Definitions of types of evidence and the grading of all recommendations are standardised for all SIGN guideline projects (Figure 2). There was a very low level of solid scientific support for current dementia management practices of doctors, nurses and other healthcare professionals. There is an obvious and urgent need for qualitative research across the spectrum of dementia care.

Figure 2: Definitions of the types of evidence and the grading of recommendations used in the SIGN guidelines. They originate from the US Agency for Healthcare Policy and Research1
definitions of evidence

It was easier to recognise bad management practice than to identify and provide supportive evidence for recommendations for good practice. Dementia patients are usually old, suffer from other age-related illnesss and are excluded from standard studies. They are poor compliers, and research on this cohort is difficult. Drug-based research studies were often methodologically flawed or biased, non-drug interventions were poorly researched, study numbers were usually small, and blinding of participants was rarely achieved.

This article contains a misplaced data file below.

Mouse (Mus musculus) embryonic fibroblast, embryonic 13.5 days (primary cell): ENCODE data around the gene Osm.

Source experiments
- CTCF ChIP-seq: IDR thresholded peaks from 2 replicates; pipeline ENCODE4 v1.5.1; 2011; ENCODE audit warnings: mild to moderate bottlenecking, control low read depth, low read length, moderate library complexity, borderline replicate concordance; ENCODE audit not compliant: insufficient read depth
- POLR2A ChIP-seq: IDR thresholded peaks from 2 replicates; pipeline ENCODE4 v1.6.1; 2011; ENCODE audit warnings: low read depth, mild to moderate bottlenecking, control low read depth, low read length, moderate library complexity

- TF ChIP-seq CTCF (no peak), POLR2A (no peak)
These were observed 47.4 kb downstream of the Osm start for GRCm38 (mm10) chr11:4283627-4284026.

Current conventional criteria for assessment of the quality of scientific research papers may not be wholly appropriate for the softer sociological research method often used in auditing the management of behaviour problems in dementing patients.

For these reasons, literature review revealed few level 1 or 2 gradations in the quality of the evidence base on which to establish recommendations. Consistent reports on misuse of drugs used in dementia treatment and their serious, sometimes fatal, side-effects affected the committee's conclusions.

In the absence of clear evidence of efficacy, the use of traditional drugs for behavioural problems relating to dementia is questionable. The guidelines carry repeated warnings regarding the misuse, over-use and abuse of neuroleptics for behavioural disturbance in demented patients.

The guidelines heavily favour non-drug intervention as a first consideration in the creation of a care plan. In this respect they differ from other guidelines, which usually authoritatively recommend specific drugs and doses in management.


SIGN dementia guidelines ultimately addressed two areas of management: drug and non-drug interventions. The former was split into neuroleptic drugs and other drug treatments. The North of England Evidence-Based Guideline Project Team, which considered in-depth primary care management of dementia,8 produced similar recommendations.

Neuroleptic drugs: Both groups noted that there is a placebo response in 67% of individuals treated with neuroleptic agents for controlling behavioural disorders in dementia.